All-new for the latest model year, the X3 is BMW's middle-ground crossover, slotting between the X1 and the X5 in terms of size and price. The third-generation model wears the familiar silhouette that has characterized the nameplate since its inception. It boasts a tall, bold front end with sharp-looking headlights separated from the kidney grilles. Out back, BMW's traditional L-shaped headlights become softer for a more contemporary look.
The standard 18-inch alloy wheels do a nice job of filling the wheel wells, giving the X3 a purposeful stance. Rugged-looking add-ons (including plastic trim around the wheel arches) also comes standard.
The X3 belies its mid-level positioning with a handsome cabin that's understated in design ad upscale in material quality, with supple leather and attractive wood trim creating a luxurious ambiance. Simple, effective, and old-fashioned white-on-black analog gauges contrast with BMW's latest iDrive infotainment system, which has evolved over the years into one of the most user-friendly interfaces for controlling entertainment, navigation and climate control functions. Gesture control technology that has seeped down from the 7 Series is available at an extra cost. Alternatively, redundant controls composed of conventional knobs and buttons provide an alternate means of accessing often-used features.
The X3 comes standard with front sport seats. Passenger space is ample - even for rear seat passengers - and super-supportive sports seats along with heated seats at all four corners can be spec'd to make the experience even more comfortable. When it comes time to fill the X3 full of cargo, the 'ute can swallow 28.7 cubic feet, or 62.7 cubes with the 40/20/40-split rear seats folded flat.
Since it's still fairly new, the X3 is available in just two variants named xDrive30i and M40i, respectively. All-wheel drive comes standard regardless of which flavor you select.
The most basic X3 uses the turbocharged 2.0-liter four-cylinder engine that's ubiquitous across the BMW line-up. In this application it makes 248 horsepower between 5,200 and 6,500 rpm and 258 pound-feet of torque from 1,450 to 4,800 rpm. It shifts through an eight-speed automatic transmission.
The M40i offers a turbocharged 3.0-liter straight-six tuned to produce 355 horsepower between 5,500 and 6,500 rpm and 369 pound-feet of torque 1,520 and 4,800 rpm. It also shifts through an eight-speed automatic transmission with sport and manual shift modes.
The xDrive30i scurries from zero to 60 mph in six seconds flat. The M40i model performs the same task in a sports car-like 4.6 seconds. Fuel economy checks in at 22 mpg in the city, 29 mpg on the highway, and 25 mpg in a combined cycle with four cylinders under the hood. Add two more and those figures drop to 20, 27, and 23, respectively.
Standard and Optional Features
The list of standard features includes high gloss black trim, a start/stop system, hill descent control, 18-inch alloy wheels, power-folding and heated door mirrors, LED fog lights, LED low beams and halogen high beams, aluminum roof rails and exterior trim, chromed exhaust tips, 10-way power-adjustable front sport seats, rear seat back adjustment, SensaTec upholstery, dark oak wood trim, a cargo cover, floor mats, a 12-speaker sound system, a three-spoke multi-function steering wheel, Bluetooth connectivity, dynamic cruise control, a keyless ignition, automatic three-zone climate control, a passenger-side mirror that automatically tilts down when the driver engages reverse, rain-sensing wipers, a power tailgate, ambient lighting, tinted windows, a universal garage door opener, and an armrest for the rear passengers.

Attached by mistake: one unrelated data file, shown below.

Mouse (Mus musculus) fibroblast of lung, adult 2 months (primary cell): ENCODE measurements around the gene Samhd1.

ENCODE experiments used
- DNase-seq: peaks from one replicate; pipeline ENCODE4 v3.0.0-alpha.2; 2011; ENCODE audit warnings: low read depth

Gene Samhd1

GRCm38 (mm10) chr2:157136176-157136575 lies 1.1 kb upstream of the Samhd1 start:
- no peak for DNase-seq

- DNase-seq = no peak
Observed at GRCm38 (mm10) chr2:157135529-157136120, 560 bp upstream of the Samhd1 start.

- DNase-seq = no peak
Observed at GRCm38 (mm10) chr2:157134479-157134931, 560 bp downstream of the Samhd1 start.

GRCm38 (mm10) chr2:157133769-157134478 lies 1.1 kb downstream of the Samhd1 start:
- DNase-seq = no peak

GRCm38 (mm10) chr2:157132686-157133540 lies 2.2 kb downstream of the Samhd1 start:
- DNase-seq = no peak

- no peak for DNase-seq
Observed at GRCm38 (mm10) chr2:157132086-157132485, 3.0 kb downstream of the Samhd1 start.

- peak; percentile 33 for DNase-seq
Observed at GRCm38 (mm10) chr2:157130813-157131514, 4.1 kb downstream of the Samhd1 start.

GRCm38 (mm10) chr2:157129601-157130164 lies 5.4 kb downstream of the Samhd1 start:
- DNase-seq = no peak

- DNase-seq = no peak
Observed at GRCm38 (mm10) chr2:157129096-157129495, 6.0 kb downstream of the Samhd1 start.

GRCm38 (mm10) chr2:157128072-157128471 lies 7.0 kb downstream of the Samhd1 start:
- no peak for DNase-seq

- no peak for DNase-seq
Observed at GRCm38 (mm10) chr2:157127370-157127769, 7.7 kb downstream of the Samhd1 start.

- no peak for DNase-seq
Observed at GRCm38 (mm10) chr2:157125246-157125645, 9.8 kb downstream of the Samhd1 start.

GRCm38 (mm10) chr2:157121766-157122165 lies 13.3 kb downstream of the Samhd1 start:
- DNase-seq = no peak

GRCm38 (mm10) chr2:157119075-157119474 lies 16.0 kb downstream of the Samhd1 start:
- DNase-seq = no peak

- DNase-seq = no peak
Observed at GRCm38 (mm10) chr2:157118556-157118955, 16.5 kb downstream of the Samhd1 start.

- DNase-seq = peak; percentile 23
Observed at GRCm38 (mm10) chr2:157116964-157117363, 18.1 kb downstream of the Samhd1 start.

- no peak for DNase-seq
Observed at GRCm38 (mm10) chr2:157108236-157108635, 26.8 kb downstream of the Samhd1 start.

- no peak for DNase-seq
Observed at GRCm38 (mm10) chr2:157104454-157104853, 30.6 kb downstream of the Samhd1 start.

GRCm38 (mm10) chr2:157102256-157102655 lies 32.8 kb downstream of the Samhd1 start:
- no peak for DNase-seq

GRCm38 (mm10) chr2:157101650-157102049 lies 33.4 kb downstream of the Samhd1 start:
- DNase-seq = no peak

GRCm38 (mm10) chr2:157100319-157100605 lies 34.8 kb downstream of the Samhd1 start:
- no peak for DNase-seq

The M40i builds on the xDrive30i with 19-inch alloy wheels, upgraded brake and suspension components, a variable sport steering system, a full body kit, gloss black roof rails and trim, gray accents on the grille and the front air intakes, 14-way adjustable front seats, a remote-operated tailgate, and, of course, a six-cylinder engine.
Buyers have several options to choose from. First, they can select one of two appearances package named Luxury Design and M Sport Design, respectively. The first relies on chrome to give the X3 a more upscale look; the second adds a body kit. Next up are the options, which are grouped into several tiers.
The Convenience tier adds keyless entry, a moon roof, lumbar support, and a year-long subscription to SiriusXM. The Premium tier adds everything previously mentioned plus a heated steering wheel, navigation, heated front seats, a head-up display, and real-time traffic information. Finally, the Executive tier bundles the features from the two previous packages plus gesture control, park assist technology, a digital instrument cluster, a surround-view camera, automatic high beams, and full LED headlights.
There are also a few standalone options, including wireless charging, a Wi-Fi hotspot, trailer hitch, a panoramic moon roof, window shades for the rear passengers, Apple CarPlay compatibility (which many auto-makers offer for free), a space-saver spare tire, adaptive cruise control, and dynamic damper control.
All X3 models are fitted with dual front, front side and full-length side curtain airbags in addition to traction and stability control systems. BMW's Assist eCall technology, which adds an emergency request button, also comes standard.
The X3's main competitors are the Mercedes-Benz GLC, the Audi Q5, and the Volvo XC60. Buyers can also look at the Acura RDX, the Lexus NX, and the Infiniti QX60.